Cankers are localized, often sunken, dead areas on a twig branch or stem.

Gall is an abnormal swelling of a portion of a branch, root or bud (caused by certain species of wasps that lay their eggs in plant tissue).

And witches’ broom is the symptom where twig growth appears distorted and stunted, forming a broom-like mass of twigs. Once witches’ broom has appeared the plant should be “shovel-pruned.” That’s right: Dig it up and throw it out because witches’ broom is caused by a fungus that has no known control and it will spread to other susceptible plants. Tomato plants can show signs of this type of distortion and when they do I immediately remove them from the garden. Do not harbor disease pathogens in the garden no matter how much you love that tomato

As various, and sometimes inevitable, plant problems present themselves during the new growing season these terms should help us describe, determine and treat what crosses our garden path. Sometimes the easiest thing to do in the vegetable garden is picking a Colorado potato beetle from the foliage and dropping it into a bucket filled with water and a dash of dish soap. I control squash bugs (not the same as squash vine borers that take shape as a wasp in their adult form) by simply laying a board next to the squash plants. The bugs migrate under the board at night so in the morning I just walk on the board to squash the squash bugs.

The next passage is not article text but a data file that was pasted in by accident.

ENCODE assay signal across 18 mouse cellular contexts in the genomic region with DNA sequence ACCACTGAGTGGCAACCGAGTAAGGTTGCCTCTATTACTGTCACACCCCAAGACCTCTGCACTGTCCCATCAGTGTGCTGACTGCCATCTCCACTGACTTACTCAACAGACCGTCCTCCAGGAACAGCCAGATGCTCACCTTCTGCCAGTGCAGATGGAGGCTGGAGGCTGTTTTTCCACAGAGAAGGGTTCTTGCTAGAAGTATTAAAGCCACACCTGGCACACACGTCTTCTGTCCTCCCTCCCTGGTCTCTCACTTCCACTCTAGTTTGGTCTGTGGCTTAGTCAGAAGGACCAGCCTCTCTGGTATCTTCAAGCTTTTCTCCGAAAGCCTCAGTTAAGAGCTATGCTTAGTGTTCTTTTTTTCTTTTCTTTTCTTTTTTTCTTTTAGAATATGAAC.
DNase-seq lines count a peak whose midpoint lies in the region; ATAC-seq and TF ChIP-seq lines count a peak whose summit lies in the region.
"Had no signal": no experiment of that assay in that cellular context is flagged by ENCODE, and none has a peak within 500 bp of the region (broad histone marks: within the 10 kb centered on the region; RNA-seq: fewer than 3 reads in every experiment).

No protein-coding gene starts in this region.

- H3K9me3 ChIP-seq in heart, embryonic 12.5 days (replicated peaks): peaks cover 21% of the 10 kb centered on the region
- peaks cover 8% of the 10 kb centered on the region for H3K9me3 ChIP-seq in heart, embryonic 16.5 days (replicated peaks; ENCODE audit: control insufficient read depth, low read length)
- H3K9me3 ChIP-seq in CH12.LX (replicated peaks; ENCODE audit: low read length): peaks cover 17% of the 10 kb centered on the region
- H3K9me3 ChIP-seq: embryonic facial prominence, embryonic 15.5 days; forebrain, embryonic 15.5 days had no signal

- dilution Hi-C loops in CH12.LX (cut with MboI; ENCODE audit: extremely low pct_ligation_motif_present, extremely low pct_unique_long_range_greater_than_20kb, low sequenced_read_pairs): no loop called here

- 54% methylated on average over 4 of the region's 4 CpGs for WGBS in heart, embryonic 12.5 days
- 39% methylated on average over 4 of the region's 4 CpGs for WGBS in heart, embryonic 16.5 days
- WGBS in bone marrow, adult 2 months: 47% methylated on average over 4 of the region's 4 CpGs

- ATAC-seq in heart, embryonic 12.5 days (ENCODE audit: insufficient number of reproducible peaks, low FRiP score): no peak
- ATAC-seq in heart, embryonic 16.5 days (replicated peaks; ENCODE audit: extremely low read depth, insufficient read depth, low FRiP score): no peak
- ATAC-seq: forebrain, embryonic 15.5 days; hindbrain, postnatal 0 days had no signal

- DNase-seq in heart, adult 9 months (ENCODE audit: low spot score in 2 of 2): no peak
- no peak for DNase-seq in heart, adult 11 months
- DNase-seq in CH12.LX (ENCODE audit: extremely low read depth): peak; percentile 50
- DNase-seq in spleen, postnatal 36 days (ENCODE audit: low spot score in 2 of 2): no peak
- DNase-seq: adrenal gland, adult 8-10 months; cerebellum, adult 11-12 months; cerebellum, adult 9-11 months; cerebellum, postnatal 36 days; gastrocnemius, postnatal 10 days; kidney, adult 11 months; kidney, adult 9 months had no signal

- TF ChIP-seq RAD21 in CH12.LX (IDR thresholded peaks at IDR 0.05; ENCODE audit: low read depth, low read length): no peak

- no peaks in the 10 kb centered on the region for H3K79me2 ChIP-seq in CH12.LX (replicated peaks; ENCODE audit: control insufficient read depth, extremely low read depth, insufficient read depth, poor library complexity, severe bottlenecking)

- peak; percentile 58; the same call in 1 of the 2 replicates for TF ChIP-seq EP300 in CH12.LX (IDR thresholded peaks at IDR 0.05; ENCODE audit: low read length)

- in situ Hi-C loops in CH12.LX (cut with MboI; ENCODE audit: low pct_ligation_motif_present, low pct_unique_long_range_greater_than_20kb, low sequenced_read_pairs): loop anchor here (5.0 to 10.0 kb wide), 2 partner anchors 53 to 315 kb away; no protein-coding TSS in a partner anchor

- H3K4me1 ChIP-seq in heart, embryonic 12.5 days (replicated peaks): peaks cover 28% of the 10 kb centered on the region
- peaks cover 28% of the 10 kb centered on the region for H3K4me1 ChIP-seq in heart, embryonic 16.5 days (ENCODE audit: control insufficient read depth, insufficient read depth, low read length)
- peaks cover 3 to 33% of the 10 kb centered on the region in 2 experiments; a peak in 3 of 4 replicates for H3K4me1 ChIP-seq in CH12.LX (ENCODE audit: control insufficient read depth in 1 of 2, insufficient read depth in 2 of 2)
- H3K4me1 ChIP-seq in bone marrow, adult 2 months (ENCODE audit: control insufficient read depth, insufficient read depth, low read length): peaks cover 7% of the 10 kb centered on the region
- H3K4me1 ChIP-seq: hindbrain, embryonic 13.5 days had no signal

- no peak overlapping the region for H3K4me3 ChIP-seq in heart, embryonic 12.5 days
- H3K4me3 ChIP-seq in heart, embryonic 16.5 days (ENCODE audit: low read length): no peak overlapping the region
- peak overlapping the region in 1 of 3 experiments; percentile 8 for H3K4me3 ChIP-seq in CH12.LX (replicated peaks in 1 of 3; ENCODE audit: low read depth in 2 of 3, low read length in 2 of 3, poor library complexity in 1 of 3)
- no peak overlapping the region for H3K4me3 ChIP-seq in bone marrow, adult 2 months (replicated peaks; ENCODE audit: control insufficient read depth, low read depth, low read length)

The garden is a complex, living ecosystem so when a problem presents itself do not assume that one product or another is going to “kill” the problem. Often our gardening habits can be all the answer there is: Keep weed competition down, use mulching materials to prevent soil-borne disease from splashing onto plants like tomatoes; locate plants that like sun in sun and shade-loving plants in shade! Promote good air circulation; scout for pest problems (insect and disease) regularly and remove them from the garden when detected.

Do everything you can to promote soil health: Do not compact the soil with heavy equipment; add composted material to annual planting beds like the vegetable garden and avoid synthetic, fossil-fuel-based fertilizers. In essence, try to mimic nature as closely as you can in order to nurture it.


Spinosad

This is the only insecticide I use in the vegetable garden. Spinosad is a naturally occurring soil bacterium. The story behind the discovery of Spinosad is funny: A scientist on vacation in the Caribbean took a soil sample from an abandoned rum factory floor and discovered a fermented soil bacterium (which has never been found anywhere else since). He recognized it as a new species that he named Saccharopoly spora, now referred to as Spinosad. If a caterpillar ingests Spinosad it overstimulates the nervous system, resulting in death. Spinosad and other botanical and biological insecticides like neem oil, Bacillus thuringiensis (Bt) and pyrethrin have minimal impact on beneficial insects like bees, earthworms, lady bugs and hover flies. And Spinosad seems to be the most effective against cabbage loppers eating my kale and flea beetles tackling my arugula.

Article from Edible Louisville & the Bluegrass at http://ediblelouisville.ediblecommunities.com/things-do/garden-grow-defensively